The UK’s economy grew by more than initial estimates suggested this summer as it bounced back from the deepest economic hit in more than 60 years.
Gross domestic product (GDP) rose 16% between July and September, the fastest quarterly increase since records began in 1955.
The new figure is ahead of the Office for National Statistics’ initial estimate of a 15.5% rise in GDP during the third quarter of the year.
But despite record growth, the third-quarter bounceback was not enough to make up the ground that the UK had lost in the preceding three months.
Between April and June, GDP dropped by 18.8%, revised down from earlier estimates of 19.8%, as the effects of the Covid-19 pandemic hit the economy. The first lockdown in England was launched on March 23.
— Office for National Statistics (ONS) (@ONS) December 22, 2020
GDP also dropped by 3% in the first quarter, up from previous estimates of 2.5%.
Taken together, it means that the level of UK GDP was still 8.6% lower in the third quarter than it had been at the end of 2019, before the pandemic.
“The economy saw a bigger bounceback in the third quarter than previously reported as it benefitted from reduced lockdown restrictions releasing pent-up demand,” said Howard Archer, chief economic advisor to the EY ITEM Club.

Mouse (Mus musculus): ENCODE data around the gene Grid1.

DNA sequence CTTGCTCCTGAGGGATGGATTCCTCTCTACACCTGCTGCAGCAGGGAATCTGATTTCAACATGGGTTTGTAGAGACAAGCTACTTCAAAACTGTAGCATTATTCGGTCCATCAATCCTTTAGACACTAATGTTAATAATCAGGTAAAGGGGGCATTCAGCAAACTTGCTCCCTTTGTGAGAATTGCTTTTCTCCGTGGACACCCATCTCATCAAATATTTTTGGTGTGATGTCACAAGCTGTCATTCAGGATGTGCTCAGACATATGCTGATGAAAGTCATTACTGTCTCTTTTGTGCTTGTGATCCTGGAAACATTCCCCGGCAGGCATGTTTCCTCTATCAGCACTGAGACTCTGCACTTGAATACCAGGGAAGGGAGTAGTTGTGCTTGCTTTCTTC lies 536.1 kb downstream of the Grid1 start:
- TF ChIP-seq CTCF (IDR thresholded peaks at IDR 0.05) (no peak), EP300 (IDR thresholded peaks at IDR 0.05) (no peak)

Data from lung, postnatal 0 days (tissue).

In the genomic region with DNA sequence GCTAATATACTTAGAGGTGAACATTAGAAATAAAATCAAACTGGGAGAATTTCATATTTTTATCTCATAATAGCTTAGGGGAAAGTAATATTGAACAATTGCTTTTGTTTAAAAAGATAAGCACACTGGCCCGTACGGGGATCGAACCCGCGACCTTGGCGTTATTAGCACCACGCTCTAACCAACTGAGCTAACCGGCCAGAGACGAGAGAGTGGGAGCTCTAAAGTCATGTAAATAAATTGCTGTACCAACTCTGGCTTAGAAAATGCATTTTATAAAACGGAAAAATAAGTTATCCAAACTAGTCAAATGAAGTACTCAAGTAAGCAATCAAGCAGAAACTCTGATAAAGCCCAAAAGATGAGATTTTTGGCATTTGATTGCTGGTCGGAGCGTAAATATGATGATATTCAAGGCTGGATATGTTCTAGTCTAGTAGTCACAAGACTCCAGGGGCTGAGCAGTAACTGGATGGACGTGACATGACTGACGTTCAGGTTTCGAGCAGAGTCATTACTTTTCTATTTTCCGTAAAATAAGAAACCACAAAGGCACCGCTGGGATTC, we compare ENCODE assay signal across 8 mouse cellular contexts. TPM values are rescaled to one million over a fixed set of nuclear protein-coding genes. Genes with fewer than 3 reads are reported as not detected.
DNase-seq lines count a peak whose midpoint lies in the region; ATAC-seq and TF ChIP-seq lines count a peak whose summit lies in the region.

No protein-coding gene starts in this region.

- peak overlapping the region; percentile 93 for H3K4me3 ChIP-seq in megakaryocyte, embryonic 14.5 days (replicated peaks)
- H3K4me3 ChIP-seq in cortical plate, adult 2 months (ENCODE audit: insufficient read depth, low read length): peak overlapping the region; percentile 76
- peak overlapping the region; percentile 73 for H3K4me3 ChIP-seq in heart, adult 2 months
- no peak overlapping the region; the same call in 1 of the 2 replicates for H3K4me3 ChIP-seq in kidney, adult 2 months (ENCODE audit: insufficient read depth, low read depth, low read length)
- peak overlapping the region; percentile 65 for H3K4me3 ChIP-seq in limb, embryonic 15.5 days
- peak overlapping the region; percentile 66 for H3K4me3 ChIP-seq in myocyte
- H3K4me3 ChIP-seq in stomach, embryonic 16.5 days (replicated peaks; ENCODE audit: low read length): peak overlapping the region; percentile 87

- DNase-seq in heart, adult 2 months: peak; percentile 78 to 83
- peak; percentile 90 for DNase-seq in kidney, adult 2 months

“It also gained some help from stimulus measures, including the temporary raising of the stamp duty threshold for house purchases, the VAT cut for the hospitality sector from mid-July, and the ‘Eat Out to Help Out’ scheme in August.”
The UK has also proven to be the worst-hit country among some of the world’s biggest economies.
When compared to other Group of Seven (G7) members, the UK economy was twice as badly hit.
The UK’s economy fell by 21.2% in the second quarter compared to the end of 2019. Only France at 18.9% and Italy at 17.8% came close to the hit that the UK took during that quarter.
The recovery in France and Italy has also seemed to be speedier than the UK, the ONS showed.
The differences between countries could be a reflection of how the virus spread, and how the lockdowns were implemented in the countries in question, the ONS said. It also said that some impacts may be measured differently in different countries.
Countries where the economy is heavily based on face-to-face interaction could also be more likely to be economically impacted by the virus.